While the subject of the agenda is the number of attacks, percentage of data recovery and recovery format, the data is worthy of concern because it directly affects the technical competence of the teams and also the tools available to each team. However, when we shift the focus to the costs that each hijacking can incur for each organization individually or apply the volume globally, we have the exact proportion of damage caused by ransomware attacks. The average amount paid for each ransom globally is $170,000, however, for healthcare organizations this average amount is lower, being only $131,300. Values vary widely and are always considered by the size of the organization and the potential of its financial resources.
When we move to general costs involved in recovering data hijacked by a ransomware attack, considering the organization's operations downtime, lost hours, device costs, lost opportunities and the ransom value, the average among the evaluated sectors is 1 .85 million dollars and for health organizations, this value was 1.27 million dollars. There are several likely factors behind lower healthcare costs. First, healthcare organizations tend to have lower budgets than other sectors, limiting the amount that is available to be spent on remediation. At the same time, in many parts of the world, health is a public service.
In the future of prevention and/or remediation of ransomware attacks in healthcare organizations, the expectations of an attack or even a successful attack is an alarming reality, as 63% of respondents expect to suffer some type of attack. of attack and only 37% report not foreseeing an attack like this. Assessing this variation, we see differences in attitudes and confidence in dealing with a ransomware attack. Among the health organizations that were not hit by a similar attack, but anticipate that they could be attacked, they state that this volume of attacks is due to the fact that as a result of the pandemic, more units of health organizations are targeted by the attackers, thus increasing the percentage compared to years prior to pandemic times.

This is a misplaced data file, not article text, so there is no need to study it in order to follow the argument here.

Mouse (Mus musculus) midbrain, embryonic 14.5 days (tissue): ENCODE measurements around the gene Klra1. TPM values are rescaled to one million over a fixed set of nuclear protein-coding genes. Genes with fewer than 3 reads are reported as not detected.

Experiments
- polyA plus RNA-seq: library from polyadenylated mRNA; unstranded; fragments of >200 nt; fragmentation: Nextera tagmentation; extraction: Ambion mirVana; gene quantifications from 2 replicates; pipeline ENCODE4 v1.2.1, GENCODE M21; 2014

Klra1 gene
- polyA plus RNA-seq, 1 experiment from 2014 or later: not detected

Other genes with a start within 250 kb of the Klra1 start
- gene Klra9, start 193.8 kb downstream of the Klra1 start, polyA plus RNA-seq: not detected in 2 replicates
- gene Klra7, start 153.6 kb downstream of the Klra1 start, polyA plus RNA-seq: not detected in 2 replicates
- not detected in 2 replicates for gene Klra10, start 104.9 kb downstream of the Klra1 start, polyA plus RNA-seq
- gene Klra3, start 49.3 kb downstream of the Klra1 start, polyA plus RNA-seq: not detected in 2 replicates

Assessing all the data, it is understood that despite the growth of attacks and the percentage of their success, healthcare organizations are one of the organizations most attentive to the evolutionary sophistication of ransomware's, and even if a part has not suffered attacks, was certainly influenced by the experiences of others in decision-making regarding the prevention and/or recovery of the hijacked data.
Therefore, it is good practice that some preventive or corrective actions are taken, and therefore we recommend that you keep in mind that, primarily, no sector, country or organization is unaffected by the potential for ransomware attacks, taking into account the prevalence of this attack format. Therefore, the recommendations are as follows:
– Plan, invest and specialize not only in backups but in the prompt restoration of your data; multiple backup copies become costly when the restore time or format is ineffective;
– Use redundancies in your backup copies always in 3-2-1 format, we must always keep 3 copies on different media and preferably one of them is in an offline format, in case of data recovery through the other two is not possible formats;
– Use layered protection. Also, use technology and humans in favor of your success in containing or repairing losses after a ransomware attack, invest in your information security team or provision specialized third parties who can collaborate with your team;
– Understand and leverage the use of AI that has the potential to provide immediate detection and prevention when an attack may be about to happen or as a result of one;
– Avoid paying the ransom, although this is the first option, studies show the ineffectiveness of this action and the expense it generates while your organization is at a standstill;
– Always have a malware recovery plan, because in these cases, prevention is always the best option, as malware infection or data hijacking through ransomware can have external as well as internal sources. Beware!
Source: Sophos (State of Ransomware in Healthcare 2021)